A sperm whale diving to hunt squid At up to 18 metres (60 ft) long, the sperm whale is the largest of the toothed whales. It has the largest brain of any animal. It can can dive to depths of at least 1000 metres (3300 feet), and very likely up to three times that depth. Sperm whales live together in groups, called pods, of 15 to 20 animals. Pods include females and their young; males roam solo or move from pod to pod. Sperm whales can live for 70 years.
A pod of sperm whales off Mauritius, Indian Ocean
The anatomy of a sperm whale's head. Below the spermaceti organ lies the "junk”. This consists of compartments of spermaceti,...Read More >>The anatomy of a sperm whale's head. Below the spermaceti organ lies the "junk”. This consists of compartments of spermaceti, separated by walls of cartilage. It is the equivalent of the melon that all toothed whales have, an organ which allows the whale to emit and hear sounds under water (for echolocation).
Usually, the sperm whale dives down into the water around 400 metres (1300 feet) for around 35 minutes in search of deep-sea squid, its main food. However, it is thought to be capable, scientists believe, of descending to 3000 metres (10,000 feet) for 90 minutes or longer in its hunt for prey.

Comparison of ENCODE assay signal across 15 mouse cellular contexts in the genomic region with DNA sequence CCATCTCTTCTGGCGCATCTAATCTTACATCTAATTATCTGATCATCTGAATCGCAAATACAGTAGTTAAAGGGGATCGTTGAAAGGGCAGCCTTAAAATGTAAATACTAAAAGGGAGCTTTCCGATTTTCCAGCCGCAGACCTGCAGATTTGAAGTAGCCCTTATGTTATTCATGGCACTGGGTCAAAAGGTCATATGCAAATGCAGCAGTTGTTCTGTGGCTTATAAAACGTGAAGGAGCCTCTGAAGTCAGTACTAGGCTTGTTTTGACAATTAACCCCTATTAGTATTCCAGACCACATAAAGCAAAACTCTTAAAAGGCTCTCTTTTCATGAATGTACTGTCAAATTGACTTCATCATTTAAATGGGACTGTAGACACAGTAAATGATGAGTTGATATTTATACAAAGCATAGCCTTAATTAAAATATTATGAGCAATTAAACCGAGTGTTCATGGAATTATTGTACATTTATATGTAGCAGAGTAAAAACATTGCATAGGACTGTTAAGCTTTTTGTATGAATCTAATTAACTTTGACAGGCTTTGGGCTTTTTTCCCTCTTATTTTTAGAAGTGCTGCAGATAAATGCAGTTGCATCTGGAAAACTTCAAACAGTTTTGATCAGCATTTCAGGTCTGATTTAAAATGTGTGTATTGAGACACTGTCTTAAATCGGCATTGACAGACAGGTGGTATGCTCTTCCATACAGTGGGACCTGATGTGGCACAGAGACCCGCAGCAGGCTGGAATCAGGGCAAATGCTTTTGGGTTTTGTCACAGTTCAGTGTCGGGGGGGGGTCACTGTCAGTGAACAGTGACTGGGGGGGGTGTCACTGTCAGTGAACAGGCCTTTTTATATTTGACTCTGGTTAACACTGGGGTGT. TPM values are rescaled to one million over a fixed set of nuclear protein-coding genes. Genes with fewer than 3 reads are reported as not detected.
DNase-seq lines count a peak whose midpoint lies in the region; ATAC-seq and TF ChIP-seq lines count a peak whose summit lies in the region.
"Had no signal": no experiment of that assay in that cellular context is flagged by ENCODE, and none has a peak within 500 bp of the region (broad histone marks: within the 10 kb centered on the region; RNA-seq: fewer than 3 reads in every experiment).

The sperm whale's huge, square head contains a special organ which helps it to descend and ascend long distances. This organ, called the spermaceti, is filled with a waxy substance. When the whale dives, the cold water cools the wax, causing it to solidify and make the head heavier. On ascent, blood flow to the head warms and melts the wax, making the head lighter.
On long dives, sperm whale mothers will leave their baby with another female to look after it until she returns.
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